South Korea’s largest conglomerate Hyundai bowed to government pressure Thursday and announced a plan to bail out its troubled financial arm.
Hyundai said group chairman Chung Mong-Hun would offer his equity holdings in unlisted Hyundai companies, valued at 26 billion won (23 million dollars), to help clear the debts of Hyundai Investment Trust and Securities Co.
Chung will also offer his stakes in unlisted affiliates worth more than 1.5 trillion won as collateral for debt payments, it said.
In addition, the group has pledged to put up 1.7 trillion won in unlisted stock as collateral for the investment trust company, said Kim Dae-Soo, head of the group’s restructuring team.
“This plan will help stabilize the market,” Kim said, adding the collateral could be cashed in if the investment trust company was unable to solve its woes by the end of the year.
The plan followed a govermnment warning the market would deliver a dire judgement against the overstretched conglomerate if its controlling family refused to take reponsibility for losses by the investment arm.
Hyundai responded Thursday it would take responsiblity for the investment trust’s capital erosion, estimated at 1.2 trilion won, by selling off shares or unlisted affiliates.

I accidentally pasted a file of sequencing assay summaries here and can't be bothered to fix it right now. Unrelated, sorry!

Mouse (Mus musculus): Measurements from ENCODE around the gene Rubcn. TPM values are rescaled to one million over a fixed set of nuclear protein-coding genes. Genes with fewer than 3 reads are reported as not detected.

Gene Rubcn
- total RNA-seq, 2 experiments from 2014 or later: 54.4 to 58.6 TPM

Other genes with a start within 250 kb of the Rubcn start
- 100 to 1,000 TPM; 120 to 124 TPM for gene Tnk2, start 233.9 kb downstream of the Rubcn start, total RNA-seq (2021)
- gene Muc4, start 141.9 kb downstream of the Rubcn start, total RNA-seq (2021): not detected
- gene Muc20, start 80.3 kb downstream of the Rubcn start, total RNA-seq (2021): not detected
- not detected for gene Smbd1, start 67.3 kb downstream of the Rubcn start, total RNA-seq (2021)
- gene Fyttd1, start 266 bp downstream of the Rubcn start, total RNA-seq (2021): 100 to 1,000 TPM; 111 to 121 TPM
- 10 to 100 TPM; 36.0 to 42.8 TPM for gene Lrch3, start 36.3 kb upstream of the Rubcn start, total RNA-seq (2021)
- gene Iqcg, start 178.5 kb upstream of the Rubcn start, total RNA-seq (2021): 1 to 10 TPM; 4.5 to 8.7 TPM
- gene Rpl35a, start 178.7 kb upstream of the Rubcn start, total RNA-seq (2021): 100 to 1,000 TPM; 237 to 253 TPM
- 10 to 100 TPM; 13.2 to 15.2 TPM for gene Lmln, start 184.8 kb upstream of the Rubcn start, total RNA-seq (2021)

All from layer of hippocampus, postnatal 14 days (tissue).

It hopes to raise a total of 3.3 trillion won by 2002, including 200 billion won in foreign investment, 400 billion won through public rights offerings, and 700 billion won from the disposal of Hyundai Investment Trust’s stakes.
The investment company promised to realize 600 billion won by disposing its holdings of beneficiary certificates.
Hyundai said it would ask for government support if its measures fail to ease market jitters.
But Chin Dong-Soo of the Financial Supervisory Commission said the government would not extend a bailout loan to Hyundai till the last.
Finance and Economy Miniser Lee Hun-Jai welcomed the plan. “I believe the plan will be endorsed by the market.”
The plan boosted the stock market, with Hyundai shares edging up.
Analysts, however, expressed doubts over wheter the rescue plan would be implemented.
“Investors seem doubtful about the feasibility of the rescue plan,” an LG Securities analyst said.
“They questioned the value of the unlisted stocks that Hyundai promised to put up… and it would take a while to register the unlisted subsidiaries and sell the stocks.”
The market had remained weak untill Thursday, sparking fears that a lack of reform action by Hyundai could scare away foreign investors who have already reduced their portfolios in South Korea.
Hyundai’s woes were triggered when the government excluded Hyundai Investment Trust from its planned injection of five trillion won into ailing investment trusts.
Investment trusts, including Hyundai, have been in trouble over their exposure to the Daewoo conglomerate, once the country’s second largest until it collapsed last year.